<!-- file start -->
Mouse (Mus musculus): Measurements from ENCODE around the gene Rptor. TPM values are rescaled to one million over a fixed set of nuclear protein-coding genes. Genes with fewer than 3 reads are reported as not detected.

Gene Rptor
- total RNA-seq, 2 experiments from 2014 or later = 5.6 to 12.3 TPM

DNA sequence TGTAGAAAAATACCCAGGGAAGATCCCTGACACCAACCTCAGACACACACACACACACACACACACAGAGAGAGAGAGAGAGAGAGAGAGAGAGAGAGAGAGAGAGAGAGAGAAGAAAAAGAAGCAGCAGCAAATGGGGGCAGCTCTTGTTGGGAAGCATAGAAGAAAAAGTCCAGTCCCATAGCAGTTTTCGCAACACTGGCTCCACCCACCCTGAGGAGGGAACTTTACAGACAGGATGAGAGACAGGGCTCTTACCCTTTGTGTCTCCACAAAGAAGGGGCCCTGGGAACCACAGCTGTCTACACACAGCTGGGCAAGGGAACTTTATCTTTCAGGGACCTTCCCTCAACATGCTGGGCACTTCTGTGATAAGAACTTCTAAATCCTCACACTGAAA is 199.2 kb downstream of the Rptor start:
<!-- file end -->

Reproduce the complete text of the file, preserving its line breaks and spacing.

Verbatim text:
Mouse (Mus musculus): Measurements from ENCODE around the gene Rptor. TPM values are rescaled to one million over a fixed set of nuclear protein-coding genes. Genes with fewer than 3 reads are reported as not detected.

Gene Rptor
- total RNA-seq, 2 experiments from 2014 or later = 5.6 to 12.3 TPM

DNA sequence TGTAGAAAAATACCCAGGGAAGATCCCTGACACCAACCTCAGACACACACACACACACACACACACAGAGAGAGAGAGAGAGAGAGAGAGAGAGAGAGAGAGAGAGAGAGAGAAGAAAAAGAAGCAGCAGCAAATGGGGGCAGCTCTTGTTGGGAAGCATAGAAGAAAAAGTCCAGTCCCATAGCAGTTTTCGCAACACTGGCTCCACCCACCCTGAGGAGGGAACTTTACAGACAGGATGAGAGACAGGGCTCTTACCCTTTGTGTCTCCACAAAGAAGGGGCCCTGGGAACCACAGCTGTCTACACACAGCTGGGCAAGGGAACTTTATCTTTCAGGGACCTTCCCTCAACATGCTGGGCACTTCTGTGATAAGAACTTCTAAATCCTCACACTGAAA is 199.2 kb downstream of the Rptor start: